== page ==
Sean Rehaag on the Luck of the Draw
Osgoode’s twitter feed alerted me yesterday that Sean Rehaag has an interesting empirical analysis of judicial review determinations by the Federal Court on SSRN. His dataset includes leave determinations and determinations on the merits in refugee cases.
The title of his working paper is “The Luck of the Draw? Judicial Review of Refugee Determinations in the Federal Court of Canada”:
This working paper offers an empirical examination of judicial review in Canada’s Federal Court in the refugee law context. Drawing on a dataset of over 23,000 applications for judicial review of refugee determinations from 2005 to 2010, the paper examines whether outcomes in these life-and-death applications turn on their merits, or whether, instead, they hinge on which judge is assigned to decide the application. The paper reveals that outcomes over the past five years frequently came down to the luck of the draw, with, for example, one judge more than 50 times as likely to grant applications than another judge. Based on these findings, the author offers several recommendations for reform to enhance fairness and consistency in this important area of law.
Anyone interested in judicial review of administrative action should read the paper, which is well presented and well written.
The basic claim is that there are wild variations in the treatment of leave and judicial review applications by different Federal Court judges. Some of the figures Rehaag gives are arresting and troubling. His calls for reform of the leave requirement are difficult to ignore in light of the evidence he presents.
While I don’t have the statistical sophistication to evaluate the variations Rehaag identifies, it would be interesting to know whether the variations would be quite so wild if the outlier judges (who are particularly friendly and unfriendly to refugee applicants) were removed from the study. Whether this is so or not, however, the fact that there are outlier judges is problematic and does indeed mean that applicants, particularly applicants for leave, face “the luck of the draw”. It is eminently reasonable to conclude that reform, either of judicial education or the substantive standards applied, is worth considering.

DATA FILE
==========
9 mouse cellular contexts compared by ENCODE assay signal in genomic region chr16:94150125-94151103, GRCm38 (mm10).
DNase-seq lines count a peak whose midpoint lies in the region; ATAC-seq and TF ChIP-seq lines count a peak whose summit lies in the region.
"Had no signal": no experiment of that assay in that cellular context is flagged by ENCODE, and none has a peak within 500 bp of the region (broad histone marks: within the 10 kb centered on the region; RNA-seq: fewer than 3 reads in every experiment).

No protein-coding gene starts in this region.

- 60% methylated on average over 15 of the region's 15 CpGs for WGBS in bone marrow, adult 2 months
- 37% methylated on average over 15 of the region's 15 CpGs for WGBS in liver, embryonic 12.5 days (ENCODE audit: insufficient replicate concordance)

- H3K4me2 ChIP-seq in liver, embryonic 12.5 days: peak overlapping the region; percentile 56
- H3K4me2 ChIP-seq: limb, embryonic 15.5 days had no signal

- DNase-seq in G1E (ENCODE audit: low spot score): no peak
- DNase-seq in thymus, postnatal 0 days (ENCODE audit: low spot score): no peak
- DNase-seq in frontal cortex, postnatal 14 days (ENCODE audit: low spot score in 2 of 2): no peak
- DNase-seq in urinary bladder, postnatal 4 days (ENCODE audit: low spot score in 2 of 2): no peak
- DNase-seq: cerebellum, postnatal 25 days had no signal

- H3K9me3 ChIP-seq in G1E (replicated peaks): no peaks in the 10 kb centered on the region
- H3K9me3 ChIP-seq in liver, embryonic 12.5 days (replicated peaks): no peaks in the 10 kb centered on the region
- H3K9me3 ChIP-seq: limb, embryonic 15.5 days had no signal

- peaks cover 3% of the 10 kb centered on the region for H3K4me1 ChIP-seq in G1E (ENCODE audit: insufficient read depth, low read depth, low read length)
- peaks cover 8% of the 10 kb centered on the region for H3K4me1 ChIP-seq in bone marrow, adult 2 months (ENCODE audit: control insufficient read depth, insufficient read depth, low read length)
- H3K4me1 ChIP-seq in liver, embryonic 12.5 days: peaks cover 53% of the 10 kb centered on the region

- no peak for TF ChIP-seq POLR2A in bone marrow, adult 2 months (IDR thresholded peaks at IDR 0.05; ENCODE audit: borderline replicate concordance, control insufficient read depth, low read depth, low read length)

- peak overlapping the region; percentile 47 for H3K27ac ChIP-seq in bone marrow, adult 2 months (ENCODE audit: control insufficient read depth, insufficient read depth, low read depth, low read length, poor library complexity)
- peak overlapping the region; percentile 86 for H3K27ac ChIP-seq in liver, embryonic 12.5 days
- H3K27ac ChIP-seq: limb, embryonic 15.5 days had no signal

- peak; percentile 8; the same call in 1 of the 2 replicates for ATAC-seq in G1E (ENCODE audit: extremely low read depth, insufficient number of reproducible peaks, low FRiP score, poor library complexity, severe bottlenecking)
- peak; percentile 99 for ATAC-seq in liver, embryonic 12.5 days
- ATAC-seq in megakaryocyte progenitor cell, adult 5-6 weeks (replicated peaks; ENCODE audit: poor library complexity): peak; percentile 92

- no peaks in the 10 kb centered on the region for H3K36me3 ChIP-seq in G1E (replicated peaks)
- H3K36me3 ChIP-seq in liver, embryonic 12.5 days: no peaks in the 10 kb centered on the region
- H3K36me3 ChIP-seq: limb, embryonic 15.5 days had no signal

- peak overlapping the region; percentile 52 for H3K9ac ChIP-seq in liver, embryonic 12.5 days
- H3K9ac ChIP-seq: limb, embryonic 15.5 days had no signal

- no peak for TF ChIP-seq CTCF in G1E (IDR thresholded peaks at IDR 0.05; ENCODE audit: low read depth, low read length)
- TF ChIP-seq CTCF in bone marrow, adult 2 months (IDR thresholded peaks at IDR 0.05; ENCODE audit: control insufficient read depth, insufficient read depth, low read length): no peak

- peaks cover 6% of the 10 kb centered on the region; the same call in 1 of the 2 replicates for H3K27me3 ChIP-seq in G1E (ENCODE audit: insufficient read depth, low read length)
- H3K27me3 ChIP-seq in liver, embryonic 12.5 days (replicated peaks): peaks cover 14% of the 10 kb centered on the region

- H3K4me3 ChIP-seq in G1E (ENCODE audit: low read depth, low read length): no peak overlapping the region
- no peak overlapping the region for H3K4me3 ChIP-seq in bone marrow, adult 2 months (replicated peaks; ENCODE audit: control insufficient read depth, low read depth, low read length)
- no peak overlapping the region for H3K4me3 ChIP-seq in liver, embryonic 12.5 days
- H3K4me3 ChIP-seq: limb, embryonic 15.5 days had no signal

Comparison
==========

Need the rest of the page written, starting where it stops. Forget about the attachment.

Some small quibbles: Rehaag looked at the judges’ gender, date of appointment and political party of appointment, but not at their area of practice. It would be interesting to know if judges who argued many administrative law cases as practitioners treat leave and judicial review applications the same as their counterparts with backgrounds in private law.
Also, in analyzing the 23,000 applications, Rehaag relied (quite appropriately) on their Federal Court dockets. But those dockets only inform us whether applications for judicial review were ultimately granted or denied (or withdrawn). There could be a significant difference, for example, between quashing a decision and sending it back for re-hearing. Some attention to the distinction between substantive review and procedural review might be necessary to fully round out the analysis. The difficulty is, though, that such information may simply not be available.
All in all, an important paper, and one which is well worth reading.
This content has been updated on June 11, 2014 at 09:47.